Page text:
Honor Committee moves toward finalizing internal disciplinary disclosure policy

The policy would require committee members to inform their colleagues if involved in ongoing disciplinary proceedings

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The Committee approved two amendments to its bylaws as it moved forward in passing the proposed internal disclosure policy.

Joe Kerrigan | Cavalier Daily

During its meeting Sunday, the Honor Committee prepared to finalize its proposed internal disclosure policy, which would require that members of Honor inform the committee of any disciplinary proceedings they are involved in. The Committee took no official action to change its code of ethics and implement the disclosure policy during this meeting. The two amendments to its bylaws that the Committee did approve represent some of the final steps before the Committee officially weighs in on final consideration of the policy. 

The disclosure policy itself would be implemented through an amendment to the organization’s code of ethics and was last discussed at Honor’s Oct. 22 meeting, where committee members expressed hope to finalize their discussion of the initiative during this Sunday’s meeting. 

The first amendment to the bylaws passed Sunday grants responsibility to amending the code of ethics to the entire Honor Committee, rather than just its executives. 

Some Committee members felt that the code’s wide reach meant the full Committee should take responsibility for the document.

“The code of ethics does bind every member of the Honor System, from support officers to committee members,” said Stephen Paul, an Honor representative and graduate student in the Law School. “It might make sense for the full Committee to take responsibility for it.”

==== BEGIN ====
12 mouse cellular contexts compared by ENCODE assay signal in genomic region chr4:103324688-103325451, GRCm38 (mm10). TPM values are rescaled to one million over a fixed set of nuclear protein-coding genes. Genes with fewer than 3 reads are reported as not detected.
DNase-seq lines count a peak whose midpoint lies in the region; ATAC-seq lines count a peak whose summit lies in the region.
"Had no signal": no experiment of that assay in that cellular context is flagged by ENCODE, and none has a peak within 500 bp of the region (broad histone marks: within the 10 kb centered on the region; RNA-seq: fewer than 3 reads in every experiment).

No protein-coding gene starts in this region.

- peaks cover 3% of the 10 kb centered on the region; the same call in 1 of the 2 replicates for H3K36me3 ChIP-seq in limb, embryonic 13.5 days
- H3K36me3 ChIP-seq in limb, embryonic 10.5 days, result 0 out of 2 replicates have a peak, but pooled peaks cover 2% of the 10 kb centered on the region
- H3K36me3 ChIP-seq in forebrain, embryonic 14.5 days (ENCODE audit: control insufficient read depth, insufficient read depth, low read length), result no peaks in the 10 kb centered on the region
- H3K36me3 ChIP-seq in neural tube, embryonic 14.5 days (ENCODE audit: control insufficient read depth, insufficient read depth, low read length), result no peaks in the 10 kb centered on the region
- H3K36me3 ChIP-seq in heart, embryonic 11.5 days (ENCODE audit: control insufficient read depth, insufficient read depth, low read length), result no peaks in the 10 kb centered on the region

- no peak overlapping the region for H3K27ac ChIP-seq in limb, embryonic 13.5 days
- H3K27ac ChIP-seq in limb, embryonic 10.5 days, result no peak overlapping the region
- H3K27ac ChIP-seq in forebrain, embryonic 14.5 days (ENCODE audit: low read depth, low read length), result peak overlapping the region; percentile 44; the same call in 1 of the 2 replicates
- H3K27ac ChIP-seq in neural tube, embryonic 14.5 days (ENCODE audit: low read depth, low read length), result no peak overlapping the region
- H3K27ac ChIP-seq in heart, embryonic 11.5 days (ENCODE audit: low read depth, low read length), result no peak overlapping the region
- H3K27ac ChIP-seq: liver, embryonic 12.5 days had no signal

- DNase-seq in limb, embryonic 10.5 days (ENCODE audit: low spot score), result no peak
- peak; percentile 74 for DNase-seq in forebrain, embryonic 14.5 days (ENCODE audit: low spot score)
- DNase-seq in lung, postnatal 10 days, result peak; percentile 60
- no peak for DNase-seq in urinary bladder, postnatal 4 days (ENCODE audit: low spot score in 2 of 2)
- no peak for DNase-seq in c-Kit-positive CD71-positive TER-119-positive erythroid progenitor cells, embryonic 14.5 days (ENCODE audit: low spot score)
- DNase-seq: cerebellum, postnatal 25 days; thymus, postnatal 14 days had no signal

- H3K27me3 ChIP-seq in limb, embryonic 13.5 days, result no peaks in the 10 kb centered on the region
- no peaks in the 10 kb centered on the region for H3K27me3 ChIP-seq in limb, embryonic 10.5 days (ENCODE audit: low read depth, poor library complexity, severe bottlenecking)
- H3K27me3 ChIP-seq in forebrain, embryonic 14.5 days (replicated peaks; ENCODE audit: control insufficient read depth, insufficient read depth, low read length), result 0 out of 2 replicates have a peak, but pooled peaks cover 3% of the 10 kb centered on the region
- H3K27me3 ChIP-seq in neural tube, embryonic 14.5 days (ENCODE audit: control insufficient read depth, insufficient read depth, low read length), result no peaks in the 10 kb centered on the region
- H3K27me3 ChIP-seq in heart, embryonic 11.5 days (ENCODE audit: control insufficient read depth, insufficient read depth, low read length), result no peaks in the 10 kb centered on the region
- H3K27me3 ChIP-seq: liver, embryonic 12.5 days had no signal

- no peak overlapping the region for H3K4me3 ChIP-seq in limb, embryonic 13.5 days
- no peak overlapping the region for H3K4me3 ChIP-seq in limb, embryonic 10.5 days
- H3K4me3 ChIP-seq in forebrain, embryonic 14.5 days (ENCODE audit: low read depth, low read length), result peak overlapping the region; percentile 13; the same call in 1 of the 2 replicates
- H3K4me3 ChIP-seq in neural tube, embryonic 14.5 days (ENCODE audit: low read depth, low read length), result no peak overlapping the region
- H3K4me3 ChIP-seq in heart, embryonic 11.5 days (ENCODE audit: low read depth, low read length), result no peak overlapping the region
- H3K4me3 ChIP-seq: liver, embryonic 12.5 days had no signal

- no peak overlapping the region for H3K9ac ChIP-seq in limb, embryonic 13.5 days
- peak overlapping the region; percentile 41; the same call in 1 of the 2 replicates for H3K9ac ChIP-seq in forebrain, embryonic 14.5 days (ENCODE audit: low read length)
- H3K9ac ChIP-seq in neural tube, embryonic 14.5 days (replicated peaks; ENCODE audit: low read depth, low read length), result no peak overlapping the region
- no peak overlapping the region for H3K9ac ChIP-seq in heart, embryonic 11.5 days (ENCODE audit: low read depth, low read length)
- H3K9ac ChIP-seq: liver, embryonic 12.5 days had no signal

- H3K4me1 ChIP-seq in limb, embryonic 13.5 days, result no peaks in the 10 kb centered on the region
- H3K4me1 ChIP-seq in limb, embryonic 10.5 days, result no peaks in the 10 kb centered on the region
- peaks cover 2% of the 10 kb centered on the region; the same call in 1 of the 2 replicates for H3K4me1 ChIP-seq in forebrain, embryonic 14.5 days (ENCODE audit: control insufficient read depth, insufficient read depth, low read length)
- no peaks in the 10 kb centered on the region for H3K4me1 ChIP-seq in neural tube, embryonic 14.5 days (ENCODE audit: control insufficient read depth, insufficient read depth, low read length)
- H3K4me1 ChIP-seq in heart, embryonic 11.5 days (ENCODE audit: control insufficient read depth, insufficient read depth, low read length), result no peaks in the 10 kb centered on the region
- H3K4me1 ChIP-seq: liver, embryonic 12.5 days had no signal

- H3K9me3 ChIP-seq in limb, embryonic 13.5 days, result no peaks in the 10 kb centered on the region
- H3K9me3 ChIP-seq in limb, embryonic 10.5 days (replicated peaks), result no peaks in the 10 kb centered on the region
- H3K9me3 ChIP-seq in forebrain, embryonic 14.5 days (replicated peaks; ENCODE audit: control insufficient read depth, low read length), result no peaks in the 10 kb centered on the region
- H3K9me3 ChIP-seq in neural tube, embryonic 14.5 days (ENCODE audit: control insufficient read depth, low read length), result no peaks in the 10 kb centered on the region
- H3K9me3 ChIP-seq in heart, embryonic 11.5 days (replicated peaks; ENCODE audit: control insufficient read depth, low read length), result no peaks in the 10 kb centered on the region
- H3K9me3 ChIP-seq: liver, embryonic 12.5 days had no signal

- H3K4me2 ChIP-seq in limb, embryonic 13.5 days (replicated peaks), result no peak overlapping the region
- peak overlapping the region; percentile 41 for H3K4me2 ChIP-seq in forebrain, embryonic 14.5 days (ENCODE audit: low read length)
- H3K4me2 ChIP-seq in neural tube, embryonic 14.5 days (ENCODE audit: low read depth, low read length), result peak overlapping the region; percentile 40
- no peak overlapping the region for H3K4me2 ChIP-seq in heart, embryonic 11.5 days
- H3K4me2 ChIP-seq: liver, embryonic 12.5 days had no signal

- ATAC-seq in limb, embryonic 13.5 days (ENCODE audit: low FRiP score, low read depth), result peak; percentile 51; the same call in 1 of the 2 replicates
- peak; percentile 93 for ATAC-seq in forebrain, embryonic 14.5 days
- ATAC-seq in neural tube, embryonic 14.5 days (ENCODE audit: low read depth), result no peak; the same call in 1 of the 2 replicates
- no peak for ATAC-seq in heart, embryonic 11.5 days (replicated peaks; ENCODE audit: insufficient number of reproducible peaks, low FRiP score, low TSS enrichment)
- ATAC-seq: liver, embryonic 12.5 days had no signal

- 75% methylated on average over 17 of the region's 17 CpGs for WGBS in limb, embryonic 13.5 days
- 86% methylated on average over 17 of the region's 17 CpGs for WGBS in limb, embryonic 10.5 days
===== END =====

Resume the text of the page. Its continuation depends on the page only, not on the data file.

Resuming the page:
Other Committee members expressed concerns that a full-committee solution might be unnecessarily cumbersome. 

“You don’t have a smaller, faster mechanism,” said Mary Beth Barksdale, a fourth-year College student and vice chair of Education on Honor. 

Barksdale warned that requiring a discussion with the entire Committee — rather than executive members alone — might interrupt more important proceedings. 

“Forcing them to [do so] might bog them down,” she said.

Despite these concerns, members voted unanimously to amend the bylaws, granting the entire Committee responsibility for changing the code of ethics.

A second amendment concerned the standards panel, which addresses violations of the Committee’s code of ethics and thus plays a key role in the proposed disclosure policy. The change proposed giving the panel additional power to amend its own policies and procedures by a majority vote of its five members.

“It makes sense for the panel to be able to conduct its business as it sees fit,” Paul said. 

The amendment would also affirm the right of students accused of Honor offenses to choose a counsel from the student body, even if the standards panel has previously suspended that counsel from service on the Honor Committee.

According to the Honor Committee’s constitution, accused students have the right “to be assisted by counsel chosen by the accused from the student body.” The amendment clarifies that this right extends even to selection of a counsel who has been suspended from serving on the Committee or as a support officer.

“The constitutional right to select that support officer as an individual student under the Honor Constitution trumps the language of the code of ethics that suspends them from the support officer pool,” Paul said.

The second amendment also passed with a unanimous vote. 

Lillie Lyon, a fourth-year College Student and chair of Honor, believes that the Committee will finalize the details of the disclosure policy during next week’s Honor meeting.

Lyon noted that the changes to the bylaws that officially authorize the Committee to take responsibility for the code of ethics went into effect on Monday. 

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